Aside from the opening ceremony, you couldn’t have asked for a better way to kick off the tournament on Saturday afternoon in Newcastle.
Neither side should have been distracted by the sideshow before the match. Technical issues are everywhere and within every organization, and when you’re just seconds away from kick-off, you know the game plan and you know your duties for the team. The 10-minute delay did not affect that.
That’s why I was very disappointed in Samoa. To be honest, within the first three minutes I knew England was ready for an easy afternoon job.
England absolutely destroyed Samoa in their opening match of the World Cup on Saturday
Samoa just didn’t show up at St James’ Park and was seriously lacking in urgency and energy
Samoa just didn’t show up. They didn’t feel like getting back on their feet. At one point I saw three players on the ground by the time England got the ball moving again. That’s never a good sign.
They may say they are undercooked in the tournament, but to me it doesn’t take any skill to give your absolute max. They will be devastated by the show they put on Saturday.
But England cannot blame Samoa’s shortcomings. They were brilliant about the park and were completely dominant which will put them in a great place mentally.
Victor Radley was named Player of the Match, but England boss Shaun Wane publicly disagreed with that assessment in what some consider harsh comments after the match
However, I understand that Shaun (right) needs to keep his side fully focused for the upcoming matches
When you play against weaker teams, because the gap in quality is so big, it’s almost never a match. So the match is going to be more of a mental challenge than a physical one, and their mindset has been great to keep those intensity levels for the 80 minutes.
However, it is a thin line that Shaun Wane has to tread with his posts. After Saturday’s win, he claimed Victor Radley could play ‘miles better’ and other players deserved the Player of the Match award.
Now, that may seem rather harsh. He played his first game for England after being rejected by Australia, and will have been delighted with that result.
But Shaun knows what he’s doing. He has to say the right things and send the right messages, knowing that his players will listen to what he has to say. For what it’s worth I would have given any of them Player of the Match, they all made 9/10 appearances.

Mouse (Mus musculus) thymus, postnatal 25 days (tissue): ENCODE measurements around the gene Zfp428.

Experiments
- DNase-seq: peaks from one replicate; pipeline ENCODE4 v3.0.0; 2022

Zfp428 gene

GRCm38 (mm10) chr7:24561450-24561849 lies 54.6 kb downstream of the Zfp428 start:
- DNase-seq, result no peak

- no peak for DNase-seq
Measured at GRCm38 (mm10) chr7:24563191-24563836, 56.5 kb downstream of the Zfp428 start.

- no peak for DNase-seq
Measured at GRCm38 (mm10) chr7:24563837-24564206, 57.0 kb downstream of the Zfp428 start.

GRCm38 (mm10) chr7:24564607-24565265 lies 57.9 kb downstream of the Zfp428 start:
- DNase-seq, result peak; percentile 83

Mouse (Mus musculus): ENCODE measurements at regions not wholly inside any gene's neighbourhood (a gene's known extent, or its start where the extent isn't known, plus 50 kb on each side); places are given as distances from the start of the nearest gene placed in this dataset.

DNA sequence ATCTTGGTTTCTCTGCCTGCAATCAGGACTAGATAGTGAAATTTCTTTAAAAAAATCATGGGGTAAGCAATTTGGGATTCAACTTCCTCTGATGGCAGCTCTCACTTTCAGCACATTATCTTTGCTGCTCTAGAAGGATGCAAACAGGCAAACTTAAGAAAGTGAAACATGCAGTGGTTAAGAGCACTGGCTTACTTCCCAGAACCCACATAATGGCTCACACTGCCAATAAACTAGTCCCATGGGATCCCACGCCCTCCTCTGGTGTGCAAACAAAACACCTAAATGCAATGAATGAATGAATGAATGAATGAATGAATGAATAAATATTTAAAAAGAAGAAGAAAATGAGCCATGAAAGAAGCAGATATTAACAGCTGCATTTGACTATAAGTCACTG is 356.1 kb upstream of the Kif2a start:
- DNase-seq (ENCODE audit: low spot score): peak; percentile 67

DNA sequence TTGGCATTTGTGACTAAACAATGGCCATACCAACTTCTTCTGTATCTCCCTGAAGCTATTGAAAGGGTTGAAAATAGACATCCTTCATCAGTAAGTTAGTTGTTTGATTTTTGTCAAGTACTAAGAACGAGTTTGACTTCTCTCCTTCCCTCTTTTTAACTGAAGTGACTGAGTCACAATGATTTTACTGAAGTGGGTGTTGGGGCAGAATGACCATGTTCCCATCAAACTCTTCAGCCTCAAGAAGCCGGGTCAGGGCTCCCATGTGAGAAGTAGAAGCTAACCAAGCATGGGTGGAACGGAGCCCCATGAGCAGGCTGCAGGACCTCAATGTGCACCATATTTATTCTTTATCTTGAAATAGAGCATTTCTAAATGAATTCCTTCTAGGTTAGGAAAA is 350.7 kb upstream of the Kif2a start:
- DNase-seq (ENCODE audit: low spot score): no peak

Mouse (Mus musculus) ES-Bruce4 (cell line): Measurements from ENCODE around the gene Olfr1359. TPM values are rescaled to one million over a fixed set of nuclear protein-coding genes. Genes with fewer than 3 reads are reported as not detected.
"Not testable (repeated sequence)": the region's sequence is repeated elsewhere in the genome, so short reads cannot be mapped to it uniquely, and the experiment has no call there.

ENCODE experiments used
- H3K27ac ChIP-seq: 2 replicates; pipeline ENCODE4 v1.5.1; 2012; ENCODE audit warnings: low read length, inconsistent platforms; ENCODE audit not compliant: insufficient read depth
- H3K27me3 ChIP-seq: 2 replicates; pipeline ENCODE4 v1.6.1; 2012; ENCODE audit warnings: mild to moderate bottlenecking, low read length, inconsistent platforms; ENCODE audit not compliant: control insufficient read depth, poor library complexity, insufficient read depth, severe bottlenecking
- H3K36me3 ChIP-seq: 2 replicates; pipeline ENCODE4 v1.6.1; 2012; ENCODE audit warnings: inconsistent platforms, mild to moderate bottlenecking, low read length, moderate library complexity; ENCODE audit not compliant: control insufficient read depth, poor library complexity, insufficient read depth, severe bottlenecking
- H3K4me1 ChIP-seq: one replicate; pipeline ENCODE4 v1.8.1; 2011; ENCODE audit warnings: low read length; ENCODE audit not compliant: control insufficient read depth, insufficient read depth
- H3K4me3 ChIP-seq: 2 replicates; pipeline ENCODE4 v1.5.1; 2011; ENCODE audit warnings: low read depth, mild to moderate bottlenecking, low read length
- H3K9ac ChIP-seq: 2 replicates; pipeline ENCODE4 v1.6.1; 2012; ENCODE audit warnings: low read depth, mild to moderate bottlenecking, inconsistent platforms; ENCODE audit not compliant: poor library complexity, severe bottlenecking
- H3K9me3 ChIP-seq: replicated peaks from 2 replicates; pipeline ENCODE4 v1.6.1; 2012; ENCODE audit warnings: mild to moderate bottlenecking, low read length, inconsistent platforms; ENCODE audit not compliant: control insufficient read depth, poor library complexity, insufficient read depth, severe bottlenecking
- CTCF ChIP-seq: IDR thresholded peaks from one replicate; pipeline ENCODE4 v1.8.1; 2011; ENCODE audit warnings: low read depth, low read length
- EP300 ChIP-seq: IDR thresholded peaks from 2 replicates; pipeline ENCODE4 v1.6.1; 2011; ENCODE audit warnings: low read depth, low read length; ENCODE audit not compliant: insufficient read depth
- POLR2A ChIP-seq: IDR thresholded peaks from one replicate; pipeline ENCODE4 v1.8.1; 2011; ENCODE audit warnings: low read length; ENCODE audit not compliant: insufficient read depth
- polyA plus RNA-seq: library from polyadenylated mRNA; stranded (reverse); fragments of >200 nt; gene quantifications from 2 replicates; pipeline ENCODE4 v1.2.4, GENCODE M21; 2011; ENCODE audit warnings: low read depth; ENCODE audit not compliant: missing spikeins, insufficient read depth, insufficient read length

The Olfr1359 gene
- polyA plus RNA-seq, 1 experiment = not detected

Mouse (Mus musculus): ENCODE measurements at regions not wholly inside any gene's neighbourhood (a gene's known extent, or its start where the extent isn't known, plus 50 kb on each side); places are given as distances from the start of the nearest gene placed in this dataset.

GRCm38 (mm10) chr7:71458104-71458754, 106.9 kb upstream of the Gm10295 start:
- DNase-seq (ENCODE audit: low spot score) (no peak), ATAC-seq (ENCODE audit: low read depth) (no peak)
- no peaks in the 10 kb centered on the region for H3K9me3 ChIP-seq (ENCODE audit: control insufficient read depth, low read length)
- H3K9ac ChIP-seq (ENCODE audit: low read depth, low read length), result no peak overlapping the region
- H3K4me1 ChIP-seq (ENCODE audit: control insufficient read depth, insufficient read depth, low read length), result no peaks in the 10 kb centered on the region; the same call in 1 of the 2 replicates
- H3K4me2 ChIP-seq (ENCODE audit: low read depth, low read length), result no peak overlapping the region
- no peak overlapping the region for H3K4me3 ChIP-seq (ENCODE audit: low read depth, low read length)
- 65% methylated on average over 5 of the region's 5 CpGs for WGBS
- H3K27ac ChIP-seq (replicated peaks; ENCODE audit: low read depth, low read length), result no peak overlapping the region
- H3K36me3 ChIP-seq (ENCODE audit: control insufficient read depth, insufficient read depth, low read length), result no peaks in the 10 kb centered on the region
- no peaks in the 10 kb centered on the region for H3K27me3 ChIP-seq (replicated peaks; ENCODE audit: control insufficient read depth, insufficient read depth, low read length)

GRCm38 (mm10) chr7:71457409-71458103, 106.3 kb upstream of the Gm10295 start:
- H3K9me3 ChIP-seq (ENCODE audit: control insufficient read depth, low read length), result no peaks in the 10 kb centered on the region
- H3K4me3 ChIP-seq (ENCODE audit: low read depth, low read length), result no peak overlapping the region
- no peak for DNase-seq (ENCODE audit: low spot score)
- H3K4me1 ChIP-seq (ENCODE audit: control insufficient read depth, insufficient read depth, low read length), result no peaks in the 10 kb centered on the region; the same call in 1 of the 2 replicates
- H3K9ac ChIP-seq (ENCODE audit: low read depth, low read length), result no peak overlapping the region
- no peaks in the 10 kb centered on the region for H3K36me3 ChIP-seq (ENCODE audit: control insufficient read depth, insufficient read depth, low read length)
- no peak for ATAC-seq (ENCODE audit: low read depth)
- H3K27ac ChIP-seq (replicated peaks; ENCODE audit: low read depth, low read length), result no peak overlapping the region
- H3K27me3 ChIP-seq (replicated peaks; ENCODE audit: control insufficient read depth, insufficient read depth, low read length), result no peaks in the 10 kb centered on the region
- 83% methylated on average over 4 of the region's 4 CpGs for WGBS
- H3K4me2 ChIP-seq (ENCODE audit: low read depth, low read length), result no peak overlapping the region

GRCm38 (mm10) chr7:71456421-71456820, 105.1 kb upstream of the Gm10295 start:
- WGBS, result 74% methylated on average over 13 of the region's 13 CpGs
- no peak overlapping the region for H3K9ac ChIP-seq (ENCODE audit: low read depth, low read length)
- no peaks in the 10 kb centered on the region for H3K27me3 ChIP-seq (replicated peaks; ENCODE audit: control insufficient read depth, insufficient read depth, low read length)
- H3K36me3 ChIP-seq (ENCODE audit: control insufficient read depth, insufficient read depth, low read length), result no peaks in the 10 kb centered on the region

For example, Dom Young played well against Samoa but he is not the finished product yet
There’s a lot of excitement among fans and pundits about England and how they’ve set a milestone for the rest of the league, but it’s way too early for all that talk.
It’s easy to look good against a Samoa team that didn’t show up. Once we get out of the group stage, the competition gets tougher and concentration levels have to be much higher.
The Australians weren’t at their best against Fiji on Saturday night, but they showed that you simply can’t afford to knock out even one second or you will be punished. Cameron Munster, Latrell Mitchell and Josh Addo-Carr are not so generous when it comes to wasting opportunities.
Dom Young, for example, played an excellent game and scored two quality attempts. It doesn’t surprise me that people are getting giddy for him – he has all the trappings to make it to the top – but only when the heat is good and real will we know if the hype is real.
England standards were excellent on Saturday and should remain so
So yes, there is plenty of room for improvement from England. I don’t have much hope that France will make it competitive for them this weekend, but I’d love to see them take a back seat at some point.
Let’s see how England are forced to defend setter starts, parked 10 minutes before their try-line, because that’s what they can expect in the big games.
I’d be surprised if that happened unfortunately, but as long as they can maintain those high standards when it comes to energy and intensity, they’re moving in the right direction.
The National Lottery have provided financial support to clubs and communities across England through the RLWC2021 CreatedBy Grants programme, contributing over £750,000.
Thanks to National Lottery players, more than £9.3 million in aid has been given to support the development of Rugby League between 2022-2027.
This includes funding for the Women’s & Girls competition during the pandemic that allowed the Women’s Super League to restart and as an official partner of the 2021 Rugby League World Cup.